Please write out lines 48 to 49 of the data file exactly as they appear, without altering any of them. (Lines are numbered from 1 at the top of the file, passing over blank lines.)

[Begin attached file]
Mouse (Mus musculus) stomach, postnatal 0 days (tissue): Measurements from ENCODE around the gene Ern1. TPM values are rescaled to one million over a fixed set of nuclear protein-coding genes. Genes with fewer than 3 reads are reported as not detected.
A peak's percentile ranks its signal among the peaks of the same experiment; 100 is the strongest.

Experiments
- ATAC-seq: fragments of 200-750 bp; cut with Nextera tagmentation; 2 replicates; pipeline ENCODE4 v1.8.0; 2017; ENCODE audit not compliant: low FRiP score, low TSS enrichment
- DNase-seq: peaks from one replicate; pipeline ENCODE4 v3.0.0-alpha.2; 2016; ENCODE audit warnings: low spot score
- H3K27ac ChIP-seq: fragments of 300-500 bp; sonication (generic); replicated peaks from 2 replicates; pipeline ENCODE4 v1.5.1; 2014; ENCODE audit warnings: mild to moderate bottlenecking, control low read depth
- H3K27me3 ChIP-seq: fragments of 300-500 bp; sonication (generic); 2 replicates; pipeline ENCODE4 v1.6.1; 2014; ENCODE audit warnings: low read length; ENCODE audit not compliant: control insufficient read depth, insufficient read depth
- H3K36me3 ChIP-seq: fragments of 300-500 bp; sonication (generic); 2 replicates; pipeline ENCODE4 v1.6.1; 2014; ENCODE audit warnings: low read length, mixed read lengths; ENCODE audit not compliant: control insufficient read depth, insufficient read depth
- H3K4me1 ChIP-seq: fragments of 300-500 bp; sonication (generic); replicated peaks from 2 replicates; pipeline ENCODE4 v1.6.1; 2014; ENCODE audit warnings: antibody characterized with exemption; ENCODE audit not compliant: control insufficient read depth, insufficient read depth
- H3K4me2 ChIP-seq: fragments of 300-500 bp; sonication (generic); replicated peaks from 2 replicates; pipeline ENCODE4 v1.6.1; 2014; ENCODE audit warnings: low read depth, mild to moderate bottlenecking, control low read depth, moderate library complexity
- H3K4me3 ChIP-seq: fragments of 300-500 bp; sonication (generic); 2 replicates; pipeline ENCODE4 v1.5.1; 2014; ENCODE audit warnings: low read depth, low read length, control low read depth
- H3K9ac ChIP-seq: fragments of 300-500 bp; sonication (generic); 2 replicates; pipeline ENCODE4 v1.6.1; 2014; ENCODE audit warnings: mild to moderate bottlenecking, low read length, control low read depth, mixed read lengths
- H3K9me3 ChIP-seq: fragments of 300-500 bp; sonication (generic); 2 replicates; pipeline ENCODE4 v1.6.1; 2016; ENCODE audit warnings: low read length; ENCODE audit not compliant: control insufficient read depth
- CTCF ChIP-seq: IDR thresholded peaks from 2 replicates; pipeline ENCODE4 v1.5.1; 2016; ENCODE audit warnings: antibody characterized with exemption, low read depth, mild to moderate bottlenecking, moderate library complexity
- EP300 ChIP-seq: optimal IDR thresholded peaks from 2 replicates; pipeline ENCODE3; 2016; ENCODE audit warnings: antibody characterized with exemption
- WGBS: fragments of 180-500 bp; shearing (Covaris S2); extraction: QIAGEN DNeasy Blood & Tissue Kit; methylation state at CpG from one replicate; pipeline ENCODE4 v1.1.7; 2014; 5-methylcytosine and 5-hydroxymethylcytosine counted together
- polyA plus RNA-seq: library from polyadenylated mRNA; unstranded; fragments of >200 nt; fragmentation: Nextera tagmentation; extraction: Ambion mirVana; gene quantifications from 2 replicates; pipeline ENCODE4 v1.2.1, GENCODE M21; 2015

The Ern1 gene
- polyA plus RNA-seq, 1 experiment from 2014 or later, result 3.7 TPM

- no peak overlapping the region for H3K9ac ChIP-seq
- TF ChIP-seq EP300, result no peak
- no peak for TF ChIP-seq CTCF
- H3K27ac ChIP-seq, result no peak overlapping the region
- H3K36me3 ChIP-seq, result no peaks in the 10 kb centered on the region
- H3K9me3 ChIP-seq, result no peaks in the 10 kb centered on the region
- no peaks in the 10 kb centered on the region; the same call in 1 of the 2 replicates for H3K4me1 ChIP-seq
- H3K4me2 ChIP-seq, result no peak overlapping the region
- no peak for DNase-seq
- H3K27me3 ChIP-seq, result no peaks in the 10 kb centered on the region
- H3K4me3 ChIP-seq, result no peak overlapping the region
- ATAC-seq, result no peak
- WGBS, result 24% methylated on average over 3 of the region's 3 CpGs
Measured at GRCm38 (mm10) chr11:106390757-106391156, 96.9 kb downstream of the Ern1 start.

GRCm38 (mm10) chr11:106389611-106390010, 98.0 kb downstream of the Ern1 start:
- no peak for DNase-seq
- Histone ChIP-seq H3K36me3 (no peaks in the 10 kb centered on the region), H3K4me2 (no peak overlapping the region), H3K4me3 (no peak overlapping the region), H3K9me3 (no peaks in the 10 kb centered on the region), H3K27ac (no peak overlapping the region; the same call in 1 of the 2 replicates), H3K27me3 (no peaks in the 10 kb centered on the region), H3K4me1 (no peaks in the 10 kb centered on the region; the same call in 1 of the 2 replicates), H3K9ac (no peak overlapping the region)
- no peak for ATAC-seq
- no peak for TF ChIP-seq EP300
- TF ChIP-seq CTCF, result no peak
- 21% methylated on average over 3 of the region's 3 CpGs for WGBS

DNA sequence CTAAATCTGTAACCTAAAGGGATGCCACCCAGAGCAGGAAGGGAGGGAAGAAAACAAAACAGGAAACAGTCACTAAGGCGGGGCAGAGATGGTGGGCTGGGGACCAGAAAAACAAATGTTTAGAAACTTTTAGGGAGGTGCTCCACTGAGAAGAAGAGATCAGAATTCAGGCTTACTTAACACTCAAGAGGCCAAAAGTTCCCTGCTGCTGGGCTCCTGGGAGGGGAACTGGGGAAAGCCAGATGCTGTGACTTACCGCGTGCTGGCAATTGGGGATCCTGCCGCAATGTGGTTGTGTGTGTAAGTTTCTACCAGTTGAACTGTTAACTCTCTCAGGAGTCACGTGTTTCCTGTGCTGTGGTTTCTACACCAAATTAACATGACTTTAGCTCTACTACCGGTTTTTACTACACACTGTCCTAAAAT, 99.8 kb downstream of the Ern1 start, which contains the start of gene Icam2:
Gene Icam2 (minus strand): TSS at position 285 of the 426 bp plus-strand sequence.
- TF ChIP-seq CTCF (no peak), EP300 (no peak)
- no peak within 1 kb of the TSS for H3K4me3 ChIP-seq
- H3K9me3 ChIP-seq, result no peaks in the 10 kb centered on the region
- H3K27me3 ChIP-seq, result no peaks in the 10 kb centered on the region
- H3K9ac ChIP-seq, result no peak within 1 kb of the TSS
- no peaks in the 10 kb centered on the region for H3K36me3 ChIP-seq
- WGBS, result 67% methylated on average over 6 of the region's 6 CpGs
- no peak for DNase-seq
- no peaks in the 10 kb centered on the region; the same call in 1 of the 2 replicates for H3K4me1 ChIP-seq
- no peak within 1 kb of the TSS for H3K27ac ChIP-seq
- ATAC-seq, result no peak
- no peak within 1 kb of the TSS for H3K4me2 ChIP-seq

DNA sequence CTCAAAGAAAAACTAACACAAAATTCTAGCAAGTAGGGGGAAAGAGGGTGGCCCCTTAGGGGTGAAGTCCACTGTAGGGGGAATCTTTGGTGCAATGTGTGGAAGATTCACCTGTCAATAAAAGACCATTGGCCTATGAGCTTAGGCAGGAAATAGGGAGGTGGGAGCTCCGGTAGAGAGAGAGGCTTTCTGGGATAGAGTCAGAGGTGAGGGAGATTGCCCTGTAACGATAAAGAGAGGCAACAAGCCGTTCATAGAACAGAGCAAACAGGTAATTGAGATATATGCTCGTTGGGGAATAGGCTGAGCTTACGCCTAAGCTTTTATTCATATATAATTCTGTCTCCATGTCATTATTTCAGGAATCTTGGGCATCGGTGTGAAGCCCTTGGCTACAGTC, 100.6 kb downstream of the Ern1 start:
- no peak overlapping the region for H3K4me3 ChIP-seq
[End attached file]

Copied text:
- no peaks in the 10 kb centered on the region for H3K36me3 ChIP-seq
- WGBS, result 67% methylated on average over 6 of the region's 6 CpGs